Our editorial board has put together three questions for all MLA candidates and acclaimed members seeking public office as part of our coverage of the 2019 territorial election.

Over the remainder of the campaign, we will publish responses on our website.

The three questions are:

  1. What is your position on the carbon tax and would you repeal it if the Liberal government is defeated in the federal election? How should the NWT play a part in combating climate change?
  2. How do you as an MLA intend to improve the economy?
  3. Would you support an Indigenous-based addictions treatment centre in the Northwest Territories?


  1. What is your position on the carbon tax and would you repeal it if the Liberal government is defeated in the federal election? How should the NWT play a part in combating climate change? 

 There seems to be little support for the NWT carbon tax either because of its potential impact on existing high costs or its uncertain effectiveness to actually reduce emissions. Nevertheless, I do not think that trying to reopen that debate in the short term is the best use our resources. I think government efforts would be best spent taking steps to in fact reduce emissions.  

Caroline Wawzonek, MLA candidate for Yellowknife South

Reduce reliance on fossil fuels:

  • Cleaner energy infrastructure: link the south slave into the existing Talston infrastructure, plus either expand Talston or link to southern grid then connect the North Slave; and
  • Community-scale renewables. 

Incentivize innovation: 

  • Research/development funding plus start up funding scaled for northern small & medium businesses that are developing GHG reduction products or services such as biomass, heat- capture initiatives and transportation alternatives;
  • Partnering with corporations looking to reduce their carbon footprints and develop carbon-neutral and/or sustainable resource development practices.
  • Finally, ensure the action plans already in place (including the 2030 NWT Climate Change Strategy) are implemented effectively and that interim results are methodically evaluated.  We cannot afford to discover in 2030 that today’s good intentions did not achieve the intended results.  


  1. How do you as an MLA intend to improve the economy? 

I believe we need to revitalize our mineral resource sector, support growth among northern owned small and medium sized businesses and seek opportunities to drive diversity and innovation.  

  • Infrastructure: Catch-up on infrastructure across sectors from communications to transport to energy. Our vision should be about future-building for the NWT. Major projects involve significant capital so if asked to pick a priority, I would focus on energy. Providing cleaner, less costly energy through large scale Territory-wide projects and community-level hydro, wind, solar or bio-mass could help make resource development more economically viable and reduce operating costs and costs of living. Very importantly: we need to get past feasibility studies and make choices to move forward and seek funding.
  • Regulatory systems: Ensure that our regulatory systems are responsive and streamlined. Regulations impact business development at all scales and across industries.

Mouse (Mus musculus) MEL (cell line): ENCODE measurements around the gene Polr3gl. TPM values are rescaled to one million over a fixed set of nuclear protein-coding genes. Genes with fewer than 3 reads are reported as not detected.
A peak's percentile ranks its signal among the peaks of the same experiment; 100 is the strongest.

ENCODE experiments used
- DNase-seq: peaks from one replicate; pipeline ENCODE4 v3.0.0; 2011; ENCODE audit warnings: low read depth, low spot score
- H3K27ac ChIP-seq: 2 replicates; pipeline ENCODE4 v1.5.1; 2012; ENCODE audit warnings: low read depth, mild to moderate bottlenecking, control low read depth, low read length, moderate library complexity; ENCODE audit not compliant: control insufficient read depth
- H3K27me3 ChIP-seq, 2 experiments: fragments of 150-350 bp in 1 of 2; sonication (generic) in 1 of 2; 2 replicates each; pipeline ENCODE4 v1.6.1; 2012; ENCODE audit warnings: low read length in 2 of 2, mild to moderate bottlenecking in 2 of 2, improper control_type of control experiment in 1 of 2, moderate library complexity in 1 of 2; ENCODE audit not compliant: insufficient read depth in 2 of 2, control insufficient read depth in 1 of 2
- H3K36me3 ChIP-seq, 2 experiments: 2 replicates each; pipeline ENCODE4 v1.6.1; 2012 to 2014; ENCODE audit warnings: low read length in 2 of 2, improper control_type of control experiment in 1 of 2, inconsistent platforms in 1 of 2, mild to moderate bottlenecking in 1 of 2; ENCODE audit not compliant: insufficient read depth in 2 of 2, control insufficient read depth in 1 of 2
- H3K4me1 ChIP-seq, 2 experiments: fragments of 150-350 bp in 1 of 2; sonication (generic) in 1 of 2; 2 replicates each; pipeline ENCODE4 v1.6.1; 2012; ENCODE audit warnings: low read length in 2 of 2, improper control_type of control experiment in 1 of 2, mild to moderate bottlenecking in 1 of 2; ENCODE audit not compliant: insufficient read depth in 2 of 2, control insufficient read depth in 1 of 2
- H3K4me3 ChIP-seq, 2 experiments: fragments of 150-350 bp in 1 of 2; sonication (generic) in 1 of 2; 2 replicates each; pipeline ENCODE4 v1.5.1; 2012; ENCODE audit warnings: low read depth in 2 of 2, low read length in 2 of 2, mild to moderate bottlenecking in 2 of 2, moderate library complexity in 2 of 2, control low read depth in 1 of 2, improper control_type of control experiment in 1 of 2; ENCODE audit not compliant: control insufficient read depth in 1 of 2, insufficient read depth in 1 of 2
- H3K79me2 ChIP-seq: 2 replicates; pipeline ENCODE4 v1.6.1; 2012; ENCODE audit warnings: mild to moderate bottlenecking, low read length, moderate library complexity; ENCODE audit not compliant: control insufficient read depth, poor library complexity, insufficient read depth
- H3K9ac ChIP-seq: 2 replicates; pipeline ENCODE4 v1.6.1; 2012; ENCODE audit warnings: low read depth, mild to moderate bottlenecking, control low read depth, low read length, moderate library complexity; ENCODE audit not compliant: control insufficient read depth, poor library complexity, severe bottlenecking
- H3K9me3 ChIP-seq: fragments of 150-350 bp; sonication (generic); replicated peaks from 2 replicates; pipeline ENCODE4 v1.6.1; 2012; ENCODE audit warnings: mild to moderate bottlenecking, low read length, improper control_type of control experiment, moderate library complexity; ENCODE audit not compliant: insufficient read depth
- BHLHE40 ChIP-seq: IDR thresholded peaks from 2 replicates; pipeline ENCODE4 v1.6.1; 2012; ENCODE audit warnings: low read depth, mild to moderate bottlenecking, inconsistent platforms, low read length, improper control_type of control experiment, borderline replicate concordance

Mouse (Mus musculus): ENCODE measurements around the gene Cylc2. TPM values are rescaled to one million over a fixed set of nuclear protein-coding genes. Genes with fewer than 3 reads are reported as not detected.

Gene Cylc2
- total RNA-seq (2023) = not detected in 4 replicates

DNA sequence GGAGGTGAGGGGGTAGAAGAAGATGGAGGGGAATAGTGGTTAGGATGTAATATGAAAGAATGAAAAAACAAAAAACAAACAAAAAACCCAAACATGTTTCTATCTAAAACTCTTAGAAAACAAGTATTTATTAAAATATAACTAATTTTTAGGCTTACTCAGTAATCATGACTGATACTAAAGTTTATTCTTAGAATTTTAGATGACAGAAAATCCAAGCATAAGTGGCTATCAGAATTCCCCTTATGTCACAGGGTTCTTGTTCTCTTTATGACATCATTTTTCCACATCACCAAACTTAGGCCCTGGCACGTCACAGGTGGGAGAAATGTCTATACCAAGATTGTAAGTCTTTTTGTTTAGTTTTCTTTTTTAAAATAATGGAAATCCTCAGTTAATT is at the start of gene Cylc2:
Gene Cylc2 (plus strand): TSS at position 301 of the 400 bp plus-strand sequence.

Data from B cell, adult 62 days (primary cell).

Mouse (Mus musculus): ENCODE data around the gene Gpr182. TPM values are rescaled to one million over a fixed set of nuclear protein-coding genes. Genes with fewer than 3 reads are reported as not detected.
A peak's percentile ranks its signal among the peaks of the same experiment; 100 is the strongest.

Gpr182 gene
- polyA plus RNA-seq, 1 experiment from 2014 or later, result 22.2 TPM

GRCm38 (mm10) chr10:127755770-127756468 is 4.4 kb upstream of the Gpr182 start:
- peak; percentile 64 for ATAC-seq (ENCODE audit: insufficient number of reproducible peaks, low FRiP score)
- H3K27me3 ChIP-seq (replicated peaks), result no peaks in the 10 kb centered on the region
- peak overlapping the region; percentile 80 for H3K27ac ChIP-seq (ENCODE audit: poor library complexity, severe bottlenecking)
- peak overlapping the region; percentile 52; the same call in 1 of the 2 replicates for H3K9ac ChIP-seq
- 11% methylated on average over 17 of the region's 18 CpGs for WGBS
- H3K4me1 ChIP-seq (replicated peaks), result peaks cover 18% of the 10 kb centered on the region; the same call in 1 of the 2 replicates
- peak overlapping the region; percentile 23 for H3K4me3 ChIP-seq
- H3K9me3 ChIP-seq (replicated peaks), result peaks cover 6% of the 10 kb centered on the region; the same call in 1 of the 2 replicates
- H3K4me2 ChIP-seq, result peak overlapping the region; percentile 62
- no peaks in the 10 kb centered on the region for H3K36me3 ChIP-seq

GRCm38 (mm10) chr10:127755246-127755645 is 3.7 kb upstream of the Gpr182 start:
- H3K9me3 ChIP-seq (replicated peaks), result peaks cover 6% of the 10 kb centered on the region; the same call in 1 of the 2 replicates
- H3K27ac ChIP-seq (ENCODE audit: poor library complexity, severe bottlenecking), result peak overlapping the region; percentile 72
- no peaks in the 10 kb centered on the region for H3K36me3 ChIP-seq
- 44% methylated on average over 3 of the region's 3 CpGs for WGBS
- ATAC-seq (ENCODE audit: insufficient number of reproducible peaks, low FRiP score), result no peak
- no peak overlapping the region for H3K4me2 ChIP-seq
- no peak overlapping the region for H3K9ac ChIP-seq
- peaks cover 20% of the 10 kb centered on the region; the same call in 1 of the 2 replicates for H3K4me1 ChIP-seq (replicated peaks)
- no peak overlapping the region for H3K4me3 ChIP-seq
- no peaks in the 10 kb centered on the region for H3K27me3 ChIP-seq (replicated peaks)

• Procurement: The current government contracting systems are not effectively supporting northern managed and owned businesses, including Indigenous development corporations. We should support northern based businesses who spend their employment dollars in the north.
  • Provide land access clarity and certainty in land ownership to encourage entrepreneurship and investor confidence.


  1. Would you support an Indigenous-based addictions treatment centre in the Northwest Territories? 

    When I was still working in criminal defense, I saw many clients leave their home communities to attend residential treatment near Hay River. Within too short a time frame, I often saw the same person back in conflict with the law and relapsing in their addiction.
    Residential treatment anywhere is only going to be effective if we can establish long-term, post-treatment recovery programs and develop healthy community support networks.
    I support a combination of solutions to better support addiction recovery in the NWT. An NWT based treatment centre could be part of the solution but whether in the NWT or in southern Canada, there needs to be a post-treatment plan in place for individuals to continue their recovery and build healthy relationships.

My priorities:  

    • Post-treatment after care that includes culturally-appropriate, individualized relapse prevention plans.
    • Community support networks: resume efforts for a mobile team that can travel between communities regularly to shore-up local networks.
    • Invest in community partnerships with organizations already doing amazing work like the Arctic Indigenous Wellness Foundation.
    • Address the spectrum of housing needs so people have safe, healthy places to live. 
    • For all programs, maintain follow up statistics for continuous program evaluation and improvement.

Simon Whitehouse

Simon Whitehouse came to Yellowknife to work with Northern News Services in 2011. Simon obtained his journalism education at Algonquin College and the University of Ottawa. Simon can be reached at...

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